Lady Gaga makes an appearance for the second year in a row. Coming in at No. 9, she is the highest-ranking woman on the list, in front of J. K. Rowling at No. 16, Sheryl Sandberg, of Facebook, at No. 26, Angela Ahrendts with Christopher Bailey, of Burberry, at No. 30, Natalie Massenet at No. 32, and Kara Swisher with Walt Mossberg at No. 40. At 25 years old, Gaga is also the youngest person on the list — not a surprise for someone whose fans managed to crash Amazon’s servers in their desperation to download her third album.

Youthful energy is spread throughout this year’s list with 15 members under the age of 40, including Zuckerberg, Brin and Page, Dorsey, Lady Gaga, Andrew Mason, Sean Parker, Ryan Kavanaugh, Jeremy Stoppelman, Ashton Kutcher, Dennis Crowley, Daniel Ek, Mikael Hed and Niklas Hed, and Justin Timberlake.

There are 14 billionaires on the list: Zuckerberg, Brin and Page, Bezos, Mark Pincus, Michael Moritz, J. K. Rowling, Jim Breyer, Reid Hoffman, Herbert Allen III, Yuri Milner, Robin Li, Parker, and Peter Thiel.

Five member of the New Establishment are actively involved in space exploration, including Brin, Elon Musk, Bezos, Thiel, and Dennis Crowley. Eight of the New Establishment nominees can count themselves members of the ever growing Stanford Mafia; they include Brin, Page, Reed Hastings, Jim Breyer, Hoffman, Musk, Thiel, and John Hennessy.

The New Establishment, Vanity Fair’s annual ranking of the top leaders of our time, is made up of owners, creators, buyers, thinkers, and innovators — the movers and shakers in the worlds of technology, media, business, politics, entertainment, and fashion. These men and women are the taste-makers and trendsetters, opinion formers and agenda creators, not to mention empire builders. Entry into the ranks of Vanity Fair’s list is based on a number of factors: wealth, influence, and philanthropy, as well as such intangibles as vision and the x factor.

The October issue of Vanity Fair will be on newsstands in New York and L.A. on September 1, and nationally and on the iPad September 6.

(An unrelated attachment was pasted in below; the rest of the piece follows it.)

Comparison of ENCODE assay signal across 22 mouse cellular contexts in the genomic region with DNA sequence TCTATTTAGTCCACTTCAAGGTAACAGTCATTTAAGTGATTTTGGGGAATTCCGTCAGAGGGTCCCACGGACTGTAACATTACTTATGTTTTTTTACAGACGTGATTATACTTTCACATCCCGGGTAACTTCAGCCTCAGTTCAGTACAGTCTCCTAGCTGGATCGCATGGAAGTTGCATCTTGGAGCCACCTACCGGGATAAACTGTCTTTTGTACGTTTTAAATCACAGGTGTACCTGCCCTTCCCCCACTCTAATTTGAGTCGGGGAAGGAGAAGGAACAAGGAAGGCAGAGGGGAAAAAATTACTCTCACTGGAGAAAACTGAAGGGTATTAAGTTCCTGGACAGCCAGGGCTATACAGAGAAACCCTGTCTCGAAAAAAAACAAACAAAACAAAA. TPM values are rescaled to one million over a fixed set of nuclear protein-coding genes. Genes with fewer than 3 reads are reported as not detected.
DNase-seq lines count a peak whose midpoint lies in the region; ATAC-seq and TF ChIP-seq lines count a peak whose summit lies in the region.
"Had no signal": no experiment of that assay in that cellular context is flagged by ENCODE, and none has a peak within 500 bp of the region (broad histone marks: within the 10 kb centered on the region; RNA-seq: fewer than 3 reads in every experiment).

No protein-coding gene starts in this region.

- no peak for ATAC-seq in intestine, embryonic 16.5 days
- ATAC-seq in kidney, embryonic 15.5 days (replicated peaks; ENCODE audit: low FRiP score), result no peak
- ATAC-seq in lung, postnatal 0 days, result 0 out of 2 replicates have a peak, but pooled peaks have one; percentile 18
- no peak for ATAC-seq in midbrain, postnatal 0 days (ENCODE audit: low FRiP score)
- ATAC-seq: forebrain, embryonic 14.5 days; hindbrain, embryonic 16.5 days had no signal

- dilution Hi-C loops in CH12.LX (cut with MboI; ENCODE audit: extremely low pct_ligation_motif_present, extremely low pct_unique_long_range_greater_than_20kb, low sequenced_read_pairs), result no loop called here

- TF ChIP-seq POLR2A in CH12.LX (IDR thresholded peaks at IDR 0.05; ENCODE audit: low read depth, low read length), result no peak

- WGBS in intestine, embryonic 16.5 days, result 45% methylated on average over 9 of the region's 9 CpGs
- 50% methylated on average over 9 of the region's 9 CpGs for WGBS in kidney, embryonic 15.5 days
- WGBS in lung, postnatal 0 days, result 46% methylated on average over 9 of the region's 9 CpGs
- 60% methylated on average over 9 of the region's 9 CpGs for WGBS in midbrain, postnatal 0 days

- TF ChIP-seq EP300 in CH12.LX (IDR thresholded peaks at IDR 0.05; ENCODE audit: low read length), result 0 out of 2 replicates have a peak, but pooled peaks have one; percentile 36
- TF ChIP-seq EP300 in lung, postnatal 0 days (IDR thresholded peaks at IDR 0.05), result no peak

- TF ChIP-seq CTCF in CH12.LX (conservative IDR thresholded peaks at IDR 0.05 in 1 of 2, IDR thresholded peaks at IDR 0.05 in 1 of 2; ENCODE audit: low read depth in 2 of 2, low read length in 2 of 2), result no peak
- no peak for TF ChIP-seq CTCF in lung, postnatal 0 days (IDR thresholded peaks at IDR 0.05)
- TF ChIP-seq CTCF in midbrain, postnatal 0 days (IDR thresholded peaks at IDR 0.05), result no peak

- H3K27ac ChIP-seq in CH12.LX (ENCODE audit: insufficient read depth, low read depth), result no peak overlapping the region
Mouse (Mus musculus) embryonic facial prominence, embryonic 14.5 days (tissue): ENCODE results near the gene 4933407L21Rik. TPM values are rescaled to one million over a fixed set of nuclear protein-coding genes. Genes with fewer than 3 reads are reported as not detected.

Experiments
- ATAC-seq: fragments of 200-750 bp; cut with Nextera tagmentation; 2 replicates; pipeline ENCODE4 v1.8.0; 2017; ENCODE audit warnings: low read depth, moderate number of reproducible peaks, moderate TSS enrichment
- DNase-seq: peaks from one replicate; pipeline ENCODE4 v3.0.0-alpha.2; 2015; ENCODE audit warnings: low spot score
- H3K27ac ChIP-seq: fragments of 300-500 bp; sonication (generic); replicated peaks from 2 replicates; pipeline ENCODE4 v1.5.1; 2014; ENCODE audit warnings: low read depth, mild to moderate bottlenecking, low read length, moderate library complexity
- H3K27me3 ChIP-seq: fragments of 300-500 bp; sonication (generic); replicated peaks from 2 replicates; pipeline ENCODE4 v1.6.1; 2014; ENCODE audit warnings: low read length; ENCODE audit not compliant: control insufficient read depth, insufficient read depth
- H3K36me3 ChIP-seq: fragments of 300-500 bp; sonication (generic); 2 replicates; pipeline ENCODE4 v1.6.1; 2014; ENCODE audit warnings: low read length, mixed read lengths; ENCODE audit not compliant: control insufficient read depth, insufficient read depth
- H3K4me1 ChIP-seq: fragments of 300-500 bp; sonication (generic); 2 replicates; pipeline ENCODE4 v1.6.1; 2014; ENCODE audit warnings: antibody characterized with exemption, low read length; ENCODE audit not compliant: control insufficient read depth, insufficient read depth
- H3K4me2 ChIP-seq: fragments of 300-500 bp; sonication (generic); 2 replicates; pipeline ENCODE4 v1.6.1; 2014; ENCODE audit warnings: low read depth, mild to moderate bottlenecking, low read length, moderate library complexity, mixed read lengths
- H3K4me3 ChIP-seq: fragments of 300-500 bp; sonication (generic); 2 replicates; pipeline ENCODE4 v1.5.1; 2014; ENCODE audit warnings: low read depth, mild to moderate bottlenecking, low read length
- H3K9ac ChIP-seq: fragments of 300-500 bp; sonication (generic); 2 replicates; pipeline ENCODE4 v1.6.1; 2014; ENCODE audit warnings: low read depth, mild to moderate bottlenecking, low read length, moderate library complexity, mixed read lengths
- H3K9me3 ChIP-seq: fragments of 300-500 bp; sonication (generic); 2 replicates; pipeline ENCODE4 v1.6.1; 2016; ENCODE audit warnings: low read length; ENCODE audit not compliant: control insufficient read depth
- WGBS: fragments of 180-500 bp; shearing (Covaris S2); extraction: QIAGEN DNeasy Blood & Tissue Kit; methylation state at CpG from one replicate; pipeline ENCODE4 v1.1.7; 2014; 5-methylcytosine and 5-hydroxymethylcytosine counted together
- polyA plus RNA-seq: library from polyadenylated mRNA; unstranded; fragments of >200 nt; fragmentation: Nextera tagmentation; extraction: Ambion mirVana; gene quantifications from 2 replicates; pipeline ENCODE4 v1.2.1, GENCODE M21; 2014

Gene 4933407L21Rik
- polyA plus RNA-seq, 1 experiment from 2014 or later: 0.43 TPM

1. Mark Zuckerberg, Facebook
2. Sergey Brin and Larry Page, Google
3. Jeff Bezos, Amazon
4. Tim Cook and Jonathan Ive, Apple
5. Jack Dorsey, Square, Twitter
6. Marc Andreessen and Ben Horowitz, Andreessen Horowitz
7. Reed Hastings, Netflix
8. John Lasseter, Pixar, Walt Disney Animation Studios
9. Lady Gaga, singer
10. Dan Doctoroff, Bloomberg L.P.
11. Dick Costolo, Twitter
12. Mark Pincus, Zynga
13. Jim Breyer, Accel Partners
14. Tim Burton, Johnny Depp, and Graham King, Movies
15. Michael Moritz, Sequoia Capital
16. J. K. Rowling, Harry Potter
17. Trey Parker and Matt Stone, South Park
18. Reid Hoffman, Greylock Partners, LinkedIn
19. Herb Allen III, Allen & Co.
20. Judd Apatow, Apatow Productions
21. Jay-Z, Roc Nation
22. Todd Phillips, Green Hat Films
23. Yuri Milner, DST Global
24. J. J. Abrams, writer, director, producer
25. Robin Li, Baidu
26. Sheryl Sandberg, Facebook
27. Andrew Mason, Groupon
28. Jon Stewart and Stephen Colbert, television
29. Mark Wahlberg and Stephen Levinson, Leverage
30. Angela Ahrendts and Christopher Bailey, Burberry
31. Elon Musk, Tesla Motors, Space X
32. Natalie Massenet, Net-a-Porter Group
33. Paul Graham, Y Combinator
34. Sean Parker, entrepreneur
35. Fred Wilson, Union Square Ventures, Flatiron Partners
36. Peter Thiel, Founders Fund, Clarium Capital Management
37. Peter Jackson, Wingnut Films
38. Ryan Kavanaugh, Relativity Media
39. Mike Allen, Politico
40. Walt Mossberg and Kara Swisher, All Things D
41. John Hennessy, Stanford University
42. Jeremy Stoppelman, Yelp
43. Ashton Kutcher, actor, investor
44. Tyler Perry, director, producer, writer, actor
45. Dennis Crowley, Foursquare
46. Kevin Ryan, Gilt Groupe
47. Daniel Ek, Spotify
48. Henry Blodget, Business Insider
49. Mikael Hed, Niklas Hed, and Peter Vesterbacka, Rovio
50. Justin Timberlake, singer, actor


Embattled News Corp. Chairman Rupert Murdoch in the Top 5

NEW YORK, N.Y. — This year Vanity Fair inaugurates a list of the Powers That Be. These are the people who have shaped the world we live in today — and continue to wield enormous influence. Many are longtime New Establishment members, and their destinies are intertwined with the members of this year’s New Establishment.